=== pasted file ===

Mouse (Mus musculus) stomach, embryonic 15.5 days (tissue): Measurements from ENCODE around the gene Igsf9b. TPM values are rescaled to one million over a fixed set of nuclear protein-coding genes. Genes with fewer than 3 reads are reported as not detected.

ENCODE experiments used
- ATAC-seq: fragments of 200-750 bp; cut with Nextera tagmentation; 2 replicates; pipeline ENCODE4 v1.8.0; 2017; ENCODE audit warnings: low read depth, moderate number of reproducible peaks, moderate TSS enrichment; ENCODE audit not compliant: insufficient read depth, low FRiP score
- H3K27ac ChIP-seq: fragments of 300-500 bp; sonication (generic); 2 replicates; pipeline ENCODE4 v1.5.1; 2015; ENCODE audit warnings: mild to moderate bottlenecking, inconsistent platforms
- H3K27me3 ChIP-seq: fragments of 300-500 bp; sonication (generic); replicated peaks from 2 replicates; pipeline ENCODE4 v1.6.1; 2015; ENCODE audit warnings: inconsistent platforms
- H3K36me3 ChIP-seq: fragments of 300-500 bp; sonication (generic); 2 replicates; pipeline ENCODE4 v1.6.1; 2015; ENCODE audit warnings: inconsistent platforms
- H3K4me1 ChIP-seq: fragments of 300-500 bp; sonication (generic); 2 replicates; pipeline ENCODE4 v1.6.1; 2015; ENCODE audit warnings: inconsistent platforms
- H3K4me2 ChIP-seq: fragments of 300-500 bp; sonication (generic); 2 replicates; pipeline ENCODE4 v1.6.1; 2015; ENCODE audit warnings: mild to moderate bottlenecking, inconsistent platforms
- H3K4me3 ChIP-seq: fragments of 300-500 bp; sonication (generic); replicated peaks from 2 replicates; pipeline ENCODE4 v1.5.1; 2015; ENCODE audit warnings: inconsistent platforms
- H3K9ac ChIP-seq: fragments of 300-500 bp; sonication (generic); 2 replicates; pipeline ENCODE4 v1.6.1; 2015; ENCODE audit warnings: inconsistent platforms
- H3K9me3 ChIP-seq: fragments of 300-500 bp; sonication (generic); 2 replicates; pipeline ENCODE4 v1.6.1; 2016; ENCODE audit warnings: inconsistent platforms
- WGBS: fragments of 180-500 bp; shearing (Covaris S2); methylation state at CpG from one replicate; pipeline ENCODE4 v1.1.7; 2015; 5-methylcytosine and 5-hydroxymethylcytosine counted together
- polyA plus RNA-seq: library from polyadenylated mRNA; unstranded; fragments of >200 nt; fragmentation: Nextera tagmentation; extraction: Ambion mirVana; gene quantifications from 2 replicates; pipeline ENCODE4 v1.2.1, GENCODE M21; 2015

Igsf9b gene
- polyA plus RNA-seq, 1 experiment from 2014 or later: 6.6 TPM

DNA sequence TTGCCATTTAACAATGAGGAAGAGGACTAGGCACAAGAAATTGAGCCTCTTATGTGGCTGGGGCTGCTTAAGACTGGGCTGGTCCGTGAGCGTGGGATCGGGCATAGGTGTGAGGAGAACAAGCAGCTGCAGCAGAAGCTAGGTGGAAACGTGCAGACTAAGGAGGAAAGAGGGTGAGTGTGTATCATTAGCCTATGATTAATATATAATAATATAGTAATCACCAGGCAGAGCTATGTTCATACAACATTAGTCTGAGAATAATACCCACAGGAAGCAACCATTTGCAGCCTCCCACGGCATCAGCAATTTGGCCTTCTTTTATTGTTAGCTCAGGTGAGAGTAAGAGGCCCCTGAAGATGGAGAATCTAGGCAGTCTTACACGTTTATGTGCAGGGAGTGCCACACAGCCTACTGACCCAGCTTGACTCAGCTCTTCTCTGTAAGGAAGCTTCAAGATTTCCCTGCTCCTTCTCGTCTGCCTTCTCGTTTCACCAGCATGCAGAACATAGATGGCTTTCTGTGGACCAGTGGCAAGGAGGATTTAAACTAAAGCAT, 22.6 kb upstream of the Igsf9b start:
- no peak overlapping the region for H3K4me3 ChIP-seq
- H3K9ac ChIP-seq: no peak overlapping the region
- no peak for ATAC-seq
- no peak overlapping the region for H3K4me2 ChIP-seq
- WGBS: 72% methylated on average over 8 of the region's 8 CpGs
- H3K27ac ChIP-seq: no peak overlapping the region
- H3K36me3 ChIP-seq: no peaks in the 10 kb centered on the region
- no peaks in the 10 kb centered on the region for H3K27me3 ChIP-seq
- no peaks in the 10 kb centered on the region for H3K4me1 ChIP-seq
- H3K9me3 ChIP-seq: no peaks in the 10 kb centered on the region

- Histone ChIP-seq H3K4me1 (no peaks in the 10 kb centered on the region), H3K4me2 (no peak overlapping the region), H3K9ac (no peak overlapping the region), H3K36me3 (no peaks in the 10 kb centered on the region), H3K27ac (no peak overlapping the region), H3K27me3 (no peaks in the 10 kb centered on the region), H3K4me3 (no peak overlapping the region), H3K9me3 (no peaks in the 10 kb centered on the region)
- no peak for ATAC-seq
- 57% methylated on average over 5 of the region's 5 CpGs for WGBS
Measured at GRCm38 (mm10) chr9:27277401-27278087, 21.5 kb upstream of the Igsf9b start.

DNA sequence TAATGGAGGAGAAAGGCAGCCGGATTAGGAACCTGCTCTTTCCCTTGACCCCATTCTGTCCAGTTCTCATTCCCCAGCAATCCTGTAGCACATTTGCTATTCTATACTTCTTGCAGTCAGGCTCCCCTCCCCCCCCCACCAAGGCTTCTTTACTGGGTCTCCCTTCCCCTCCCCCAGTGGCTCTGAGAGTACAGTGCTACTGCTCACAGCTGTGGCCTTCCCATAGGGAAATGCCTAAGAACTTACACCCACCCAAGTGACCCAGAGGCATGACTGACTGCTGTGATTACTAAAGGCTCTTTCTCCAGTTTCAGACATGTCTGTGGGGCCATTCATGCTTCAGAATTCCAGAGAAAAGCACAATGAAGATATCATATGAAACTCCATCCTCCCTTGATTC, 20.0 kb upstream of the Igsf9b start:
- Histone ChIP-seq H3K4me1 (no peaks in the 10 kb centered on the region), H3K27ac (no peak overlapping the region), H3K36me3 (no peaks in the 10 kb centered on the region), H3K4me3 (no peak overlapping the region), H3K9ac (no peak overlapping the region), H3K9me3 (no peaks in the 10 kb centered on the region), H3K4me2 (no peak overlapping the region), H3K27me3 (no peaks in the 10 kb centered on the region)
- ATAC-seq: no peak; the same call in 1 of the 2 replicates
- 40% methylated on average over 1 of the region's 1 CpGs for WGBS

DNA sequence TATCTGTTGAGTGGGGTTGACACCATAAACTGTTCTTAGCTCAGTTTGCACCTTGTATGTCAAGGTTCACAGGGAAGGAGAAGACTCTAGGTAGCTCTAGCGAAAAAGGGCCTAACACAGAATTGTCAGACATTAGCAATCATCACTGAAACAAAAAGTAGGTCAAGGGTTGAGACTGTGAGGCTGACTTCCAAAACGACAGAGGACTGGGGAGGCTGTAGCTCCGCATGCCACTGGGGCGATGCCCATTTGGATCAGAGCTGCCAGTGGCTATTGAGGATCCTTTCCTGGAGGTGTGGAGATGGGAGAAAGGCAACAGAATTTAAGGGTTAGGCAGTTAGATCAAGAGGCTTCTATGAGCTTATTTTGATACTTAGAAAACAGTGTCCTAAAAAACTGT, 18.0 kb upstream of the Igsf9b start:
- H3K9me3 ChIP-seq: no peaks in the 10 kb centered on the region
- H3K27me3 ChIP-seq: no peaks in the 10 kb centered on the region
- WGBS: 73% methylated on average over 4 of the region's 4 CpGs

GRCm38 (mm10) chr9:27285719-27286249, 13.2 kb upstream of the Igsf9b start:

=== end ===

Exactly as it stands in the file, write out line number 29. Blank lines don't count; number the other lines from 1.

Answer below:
- 57% methylated on average over 5 of the region's 5 CpGs for WGBS